« PreviousContinue »
dispositions, amongst Christians, are greatly affected by the impression which the Scriptures themselves make upon their minds. Their conviction is much strengthened by these impressions. And this perhaps was intended to be one effect to be produced by the religion. It is likewise true, to whatever cause we ascribe it (for I am not in this work at liberty to introduce the Christian doctrine of grace or assistance, or the Christian promise, that, "if any man will do his will, he shall know of the doctrine, whether it be of God*"),
it is true, I say, that they who sincerely act, or sincerely endeavour to act, according to what they believe, that is, according to the just result of the probabilities, or, if you please, the possibilities in natural and revealed religion, which they themselves perceive, and according to a rational estimate of consequences, and, above all, according to the just effect of those principles of gratitude and devotion, which even the view of nature generates in a well-ordered mind, seldom fail of
John vii. 17.
proceeding farther. This also may have been exactly what was designed.
Whereas, may it not be said that irresistible evidence would confound all characters and all dispositions? would subvert, rather than promote, the true purpose of the divine counsels, which is not to produce obedience by a force little short of mechanical constraint (which obedience would be regularity not virtue, and would hardly perhaps differ from that which inanimate bodies pay to the laws impressed upon their nature), but to treat moral agents agreeably to what they are; which is done, when light and motives are of such kinds, and are imparted in such measures, that the influence of them depends upon the recipients themselves? "It is not meet to govern rational free agents in via by sight and sense. It would be no trial or thanks to the most sensual wretch to forbear sinning, if heaven and hell were open to his sight. That spiritual vision and fruition is our state in patria." (Baxter's Reasons, p. 357.) There may be truth in this thought, though roughly expressed. Few
things are more improbable than that we (the human species) should be the highest order of beings in the universe; that animated nature should ascend from the lowest reptile to us, and all at once stop there. If there be classes above us of rational intelligences, clearer manifestations may belong to them. This may be one of the distinctions. And it, may be one, to which we ourselves hereafter shall attain.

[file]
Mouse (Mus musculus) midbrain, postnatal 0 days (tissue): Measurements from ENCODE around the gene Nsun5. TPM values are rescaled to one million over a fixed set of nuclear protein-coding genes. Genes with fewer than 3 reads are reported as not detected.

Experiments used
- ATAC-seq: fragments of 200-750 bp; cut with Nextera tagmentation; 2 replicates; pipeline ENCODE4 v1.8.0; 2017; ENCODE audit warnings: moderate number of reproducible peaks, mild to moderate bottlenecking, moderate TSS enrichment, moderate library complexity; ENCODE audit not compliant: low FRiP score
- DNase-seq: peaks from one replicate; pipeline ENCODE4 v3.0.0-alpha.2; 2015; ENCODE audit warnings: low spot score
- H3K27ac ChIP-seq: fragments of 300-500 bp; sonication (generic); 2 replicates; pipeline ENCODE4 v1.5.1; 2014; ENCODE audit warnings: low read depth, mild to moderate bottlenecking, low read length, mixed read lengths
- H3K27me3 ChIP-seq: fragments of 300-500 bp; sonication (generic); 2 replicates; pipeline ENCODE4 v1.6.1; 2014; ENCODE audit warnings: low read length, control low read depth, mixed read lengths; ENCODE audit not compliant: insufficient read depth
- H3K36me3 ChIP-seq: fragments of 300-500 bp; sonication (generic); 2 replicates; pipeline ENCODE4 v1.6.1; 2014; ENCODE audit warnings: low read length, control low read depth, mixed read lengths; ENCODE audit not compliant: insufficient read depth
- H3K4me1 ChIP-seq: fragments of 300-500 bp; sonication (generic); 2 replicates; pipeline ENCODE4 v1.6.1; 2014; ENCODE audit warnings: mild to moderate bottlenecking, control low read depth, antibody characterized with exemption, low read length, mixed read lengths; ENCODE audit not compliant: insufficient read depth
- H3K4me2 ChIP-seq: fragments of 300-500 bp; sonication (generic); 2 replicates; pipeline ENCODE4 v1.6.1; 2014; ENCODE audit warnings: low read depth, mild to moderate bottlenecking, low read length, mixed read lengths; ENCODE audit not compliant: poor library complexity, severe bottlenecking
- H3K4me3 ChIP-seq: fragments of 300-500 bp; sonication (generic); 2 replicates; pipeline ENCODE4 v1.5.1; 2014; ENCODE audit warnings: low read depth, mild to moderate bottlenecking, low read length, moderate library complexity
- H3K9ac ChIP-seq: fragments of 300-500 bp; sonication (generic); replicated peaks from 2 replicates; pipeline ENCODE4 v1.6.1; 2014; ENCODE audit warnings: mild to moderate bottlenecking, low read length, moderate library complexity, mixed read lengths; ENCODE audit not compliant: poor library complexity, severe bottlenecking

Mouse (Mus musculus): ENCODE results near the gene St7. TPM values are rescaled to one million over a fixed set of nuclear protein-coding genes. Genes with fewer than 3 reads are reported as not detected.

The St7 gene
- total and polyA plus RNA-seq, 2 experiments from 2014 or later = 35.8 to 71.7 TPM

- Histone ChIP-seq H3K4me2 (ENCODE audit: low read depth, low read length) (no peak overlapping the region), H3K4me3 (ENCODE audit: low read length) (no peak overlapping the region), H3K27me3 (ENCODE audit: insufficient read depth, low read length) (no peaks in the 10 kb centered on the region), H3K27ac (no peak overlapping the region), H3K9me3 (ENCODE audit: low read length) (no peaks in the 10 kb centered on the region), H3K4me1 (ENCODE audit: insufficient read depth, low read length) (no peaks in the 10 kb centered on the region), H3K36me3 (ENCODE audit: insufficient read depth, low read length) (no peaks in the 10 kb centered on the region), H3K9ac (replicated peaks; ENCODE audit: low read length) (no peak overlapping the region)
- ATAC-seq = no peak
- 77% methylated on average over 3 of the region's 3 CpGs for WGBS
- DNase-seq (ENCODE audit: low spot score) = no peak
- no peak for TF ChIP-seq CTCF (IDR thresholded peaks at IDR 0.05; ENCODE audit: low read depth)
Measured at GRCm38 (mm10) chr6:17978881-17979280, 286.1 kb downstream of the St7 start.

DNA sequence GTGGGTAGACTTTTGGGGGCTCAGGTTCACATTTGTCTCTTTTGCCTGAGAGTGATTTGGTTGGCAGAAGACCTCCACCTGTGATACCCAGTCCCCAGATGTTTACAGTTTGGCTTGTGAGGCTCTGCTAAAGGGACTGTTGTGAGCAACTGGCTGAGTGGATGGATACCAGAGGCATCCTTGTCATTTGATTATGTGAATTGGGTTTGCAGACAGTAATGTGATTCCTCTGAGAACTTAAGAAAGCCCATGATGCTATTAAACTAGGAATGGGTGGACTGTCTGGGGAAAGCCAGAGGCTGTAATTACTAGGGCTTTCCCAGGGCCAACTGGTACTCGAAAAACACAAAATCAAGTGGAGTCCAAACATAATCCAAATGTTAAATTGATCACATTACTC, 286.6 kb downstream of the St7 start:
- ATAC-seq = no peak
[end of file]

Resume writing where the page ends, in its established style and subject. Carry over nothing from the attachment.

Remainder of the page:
III. But may it not also be asked, whether the perfect display of a future state of existence would be compatible with the activity of civil life, and with the success of human affairs? I can easily conceive that this impression may be overdone; that it may so seize and fill the thoughts, as to leave no place for the cares and offices of men's several stations, no anxiety for worldly prosperity, or even for a worldly provision, and, by consequence, no sufficient stimulus to secular industry. Of the first Christians we read, "that all that believed were together, and had all things common; and sold their possessions and goods, and parted them to all men, as
every man had need; and, continuing daily with one accord in the temple, and breaking bread from house to house, did eat their meat with gladness and singleness of heart*." This was extremely natural, and just what might be expected from miraculous evidence coming with full force upon the senses of mankind: but I much doubt, whether, if this state of mind had been universal, or long-continued, the business of the world could have gone on. The necessary arts of social life would have been little cultivated. The plough and the loom would have stood still. Agriculture, manufactures, trade, and navigation, would not, I think, have flourished, if they could have been exercised at all. Men would have addicted themselves to contemplative and ascetic lives, instead of lives of business and of useful industry. We observe that Saint Paul found it necessary, frequently to recall his converts to the ordináry labours and domestic duties of their condition; and to give them, in his own example, a lesson of contented application to their worldly employments.
Acts ii. 44-46. .
By the manner in which the religion is now proposed, a great portion of the human species is enabled, and of these multitudes of every generation are induced, to seek and to effectuate their salvation through the medium of Christianity, without interruption of the prosperity or of the regular course of human affairs.